Raising six Jack Russell puppies in the house as if each is the most special dog on the planet has proven to be an enormous commitment that paid huge dividends in laughter, fun, tenderness, love and pure joy. Jacks have a reputation for being maniac, hard-to-handle, out-of-control dogs; I was determined to make sure each one of OUR puppies lived up to the reputations set by first our beloved Otis and now their mother Poppy, believing that a dog’s successful adaptation to his environment has as much to do with how he is socialized as his genetic makeup.
Otis came to us at age two with no social skills whatever, and transformed himself into the “downtown” dog who came to work at our bookstore and had the run of the block so long as he never set foot in the street. Everyone knew him, brought him cookies, and tattled on him when he tested the limits and crossed the street. They missed him as much as our bookstore when we moved the business home. He lived to be 17, and people still ask after him, two years after his death. Though Poppy is bossy, territorial and intolerant of strange dogs, she makes up for her “bitchiness” with intellect, love of play, intuitive sensibility, devoted companionship and amazing ability to mother and mentor her offspring. Did I mention she catches mice and other pesky rodents, kills bugs, and keeps deer and feral cats off our property? Her innate sensibility leads her to chase raccoons off carefully, so as to avoid actually tangling with them, and after being jumped by three coyotes in broad daylight, she knows the enemy but has the good sense to keep away from them.
Last year’s litter of puppies was so rewarding that we decided to let Poppy have one more litter before having her spayed. Bob and I throw ourselves into things we like with little regard for their potential demand on our time or energy; we have overlapping passions, but support each other when one is passionate about something the other is not. In this case, Bob is perfectly happy with one perfect dog and no puppies, but has offered unwavering support and tolerated the complete disruption of our household by an unusually large litter of six Jack Russell puppies. We babied their mother through her pregnancy, dried off her babies as each was born, helped make sure each had a place at the table, nurtured her and them though the first three and a half months of their lives, and helped Poppy teach them their first manners and ways of the world.
Assisting them in finding perfect permanent homes has been no less of a commitment than giving them a good start these first few weeks of life. Amazingly, each one has found a wonderful family. Buzz is a companion to a single man and another JR, Bella (now Molly) and Dotster are in families with young boys, Zeta (now Zelda) is the most laid back and the first puppy for an empty nest couple, and little Maggie went to a couple who just lost a Jack to liver failure. Rather than waste time mourning, they found her perfect replacement. I’ve said all along that I love each puppy so much I could keep any one of them, and have never been able to settle on which one I think is the most beautiful or my favorite. Tears were shed with each departure….we are enormously pleased about their new homes, and their new families have been terrific about checking in with progress reports. Zelda has visited me twice at the farmers market.
We agreed before each litter that we would not keep any puppies; we both like the ease of having only one dog, and dote on Poppy as an “only child.” However, it has been increasingly difficult to say goodbye as each one leaves home, even as the workload of grandparenting puppies has lessened as their numbers diminish and the rest advance through the various stages of being a puppy. When we were down to just three, the number we started with last year, life seemed positively easy compared to ushering six of them through the first stages of eating solid food, housebreaking, sibling rivalries and teething. I realized that while I pride myself on multitasking skills, I need order in my life, and have difficulty coping with chaos. There were about three weeks in there when I began to fear that none would leave home, and I couldn’t visualize how we would manage. As some left, the remaining puppies became easier, older and wiser, and the additional bonding time made it more difficult to see them go.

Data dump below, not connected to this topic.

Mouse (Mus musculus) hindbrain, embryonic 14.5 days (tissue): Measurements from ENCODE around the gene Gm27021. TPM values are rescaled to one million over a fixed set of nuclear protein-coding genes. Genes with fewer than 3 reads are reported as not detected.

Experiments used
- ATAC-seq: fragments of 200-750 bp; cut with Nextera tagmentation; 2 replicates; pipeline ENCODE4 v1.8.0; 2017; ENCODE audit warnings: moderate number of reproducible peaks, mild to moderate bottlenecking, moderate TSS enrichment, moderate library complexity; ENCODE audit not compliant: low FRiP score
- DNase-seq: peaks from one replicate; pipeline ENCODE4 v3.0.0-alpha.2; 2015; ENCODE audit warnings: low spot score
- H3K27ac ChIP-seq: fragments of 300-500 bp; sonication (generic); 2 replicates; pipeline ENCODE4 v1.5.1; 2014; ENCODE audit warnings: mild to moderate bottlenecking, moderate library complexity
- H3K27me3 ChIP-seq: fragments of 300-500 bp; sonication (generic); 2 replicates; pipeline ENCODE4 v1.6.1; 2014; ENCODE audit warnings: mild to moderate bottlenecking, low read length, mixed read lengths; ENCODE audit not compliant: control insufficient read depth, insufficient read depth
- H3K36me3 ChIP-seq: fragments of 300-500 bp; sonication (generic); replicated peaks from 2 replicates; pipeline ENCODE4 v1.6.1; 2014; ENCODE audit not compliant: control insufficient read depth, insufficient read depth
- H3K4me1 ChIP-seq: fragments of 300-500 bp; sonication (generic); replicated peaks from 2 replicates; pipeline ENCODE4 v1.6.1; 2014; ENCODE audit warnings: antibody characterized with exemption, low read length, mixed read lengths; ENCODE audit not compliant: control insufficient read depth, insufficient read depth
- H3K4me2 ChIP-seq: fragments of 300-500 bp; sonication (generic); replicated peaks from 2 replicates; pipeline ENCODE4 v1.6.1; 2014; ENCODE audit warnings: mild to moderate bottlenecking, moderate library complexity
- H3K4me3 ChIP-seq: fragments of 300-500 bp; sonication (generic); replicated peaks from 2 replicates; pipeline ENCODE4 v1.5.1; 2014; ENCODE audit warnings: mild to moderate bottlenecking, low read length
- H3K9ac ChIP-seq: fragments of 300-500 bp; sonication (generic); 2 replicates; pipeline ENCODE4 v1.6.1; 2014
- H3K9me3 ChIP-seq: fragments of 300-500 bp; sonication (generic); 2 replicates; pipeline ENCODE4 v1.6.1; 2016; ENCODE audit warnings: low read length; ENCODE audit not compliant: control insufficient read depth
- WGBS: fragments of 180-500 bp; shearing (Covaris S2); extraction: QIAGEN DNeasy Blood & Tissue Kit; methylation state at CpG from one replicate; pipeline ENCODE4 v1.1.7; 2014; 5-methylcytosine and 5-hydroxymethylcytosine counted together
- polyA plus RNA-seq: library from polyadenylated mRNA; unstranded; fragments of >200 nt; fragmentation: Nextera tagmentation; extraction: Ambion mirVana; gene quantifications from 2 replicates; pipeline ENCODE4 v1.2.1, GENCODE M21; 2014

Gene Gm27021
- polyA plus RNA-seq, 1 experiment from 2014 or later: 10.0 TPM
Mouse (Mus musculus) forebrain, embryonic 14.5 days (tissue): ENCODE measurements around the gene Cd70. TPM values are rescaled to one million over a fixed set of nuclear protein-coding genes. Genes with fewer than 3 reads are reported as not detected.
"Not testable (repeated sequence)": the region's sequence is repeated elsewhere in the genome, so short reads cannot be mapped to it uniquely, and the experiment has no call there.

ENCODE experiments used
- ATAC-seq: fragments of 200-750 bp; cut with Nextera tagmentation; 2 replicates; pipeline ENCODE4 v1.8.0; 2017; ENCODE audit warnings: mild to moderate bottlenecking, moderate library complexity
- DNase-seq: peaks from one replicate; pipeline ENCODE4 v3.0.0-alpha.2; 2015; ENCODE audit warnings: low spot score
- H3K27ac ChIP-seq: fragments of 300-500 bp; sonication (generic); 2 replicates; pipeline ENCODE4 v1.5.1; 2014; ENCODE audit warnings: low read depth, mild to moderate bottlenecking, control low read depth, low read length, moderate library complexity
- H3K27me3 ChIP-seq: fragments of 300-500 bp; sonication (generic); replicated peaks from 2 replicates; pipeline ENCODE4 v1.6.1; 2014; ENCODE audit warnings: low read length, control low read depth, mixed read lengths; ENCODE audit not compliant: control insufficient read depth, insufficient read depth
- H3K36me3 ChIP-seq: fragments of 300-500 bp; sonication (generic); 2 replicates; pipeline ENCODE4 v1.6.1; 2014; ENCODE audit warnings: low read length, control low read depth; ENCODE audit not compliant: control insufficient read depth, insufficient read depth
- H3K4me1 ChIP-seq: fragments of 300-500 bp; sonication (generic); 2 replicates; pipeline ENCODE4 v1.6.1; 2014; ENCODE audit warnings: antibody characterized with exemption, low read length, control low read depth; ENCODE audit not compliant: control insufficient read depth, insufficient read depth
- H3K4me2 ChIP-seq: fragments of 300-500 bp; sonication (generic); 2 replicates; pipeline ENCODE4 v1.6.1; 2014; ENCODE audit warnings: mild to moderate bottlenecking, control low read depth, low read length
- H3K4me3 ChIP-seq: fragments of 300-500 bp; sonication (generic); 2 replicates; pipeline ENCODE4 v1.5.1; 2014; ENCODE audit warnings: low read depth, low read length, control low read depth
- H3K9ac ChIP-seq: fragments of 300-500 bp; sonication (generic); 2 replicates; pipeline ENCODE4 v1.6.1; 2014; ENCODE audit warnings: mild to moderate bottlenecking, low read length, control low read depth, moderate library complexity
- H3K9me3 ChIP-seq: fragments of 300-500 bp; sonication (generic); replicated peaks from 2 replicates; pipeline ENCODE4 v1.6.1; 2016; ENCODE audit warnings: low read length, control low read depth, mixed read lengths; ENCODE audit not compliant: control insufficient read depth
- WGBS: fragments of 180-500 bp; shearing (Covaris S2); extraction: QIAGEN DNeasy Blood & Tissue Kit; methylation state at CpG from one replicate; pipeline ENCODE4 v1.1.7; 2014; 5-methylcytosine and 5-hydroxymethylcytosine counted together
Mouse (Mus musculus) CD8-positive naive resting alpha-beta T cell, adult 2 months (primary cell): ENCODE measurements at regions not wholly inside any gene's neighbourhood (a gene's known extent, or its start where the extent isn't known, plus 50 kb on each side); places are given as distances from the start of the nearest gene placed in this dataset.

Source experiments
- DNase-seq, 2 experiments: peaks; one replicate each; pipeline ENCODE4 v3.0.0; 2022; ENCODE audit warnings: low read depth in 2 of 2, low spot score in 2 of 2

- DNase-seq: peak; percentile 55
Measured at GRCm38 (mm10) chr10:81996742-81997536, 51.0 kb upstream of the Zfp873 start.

Spanky ended up being the last remaining puppy. Mr Tough Guy, he was both easy going and mediator to his sisters, who squabbled over who would be top girl puppy, and formed themselves into rival sibling “clicks” that seemed like the female equivalent to gangs. I could always count on Spanky to get along with anybody, and to keep the dominant girls from being too pushy. Despite his macho exterior and homecoming king handsome good looks, his I-own-this-place swagger collapses into this-is-scary-I’m-just-a-puppy at the drop of a hat. As soon as he became the only puppy, he settled into the routine of our household and into our hearts as if he were already a year old. Everyone began asking if we were planning to keep him, and wanted to know why not when we said no. Things came to a head when two people in two days were interested in him as a replacement for the Jack Russells they each lost a year ago. The lady on Saturday was traveling from California and said if we still have him at Thanksgiving she wanted him. I replied that if I still have him then, he’s mine. When the second family called Sunday, I told them they’d better hurry up because we are very attached to him and it’s getting harder to think about him leaving. A half hour after making an appointment for them to come over later in the day, Bob and I had a heart to heart talk and decided we both want him to stay with us.
As I write this with laptop on my lap, mother and son are asleep, having migrated from Bob’s lap to mine when he got up from his chair….and we are all living happily ever after.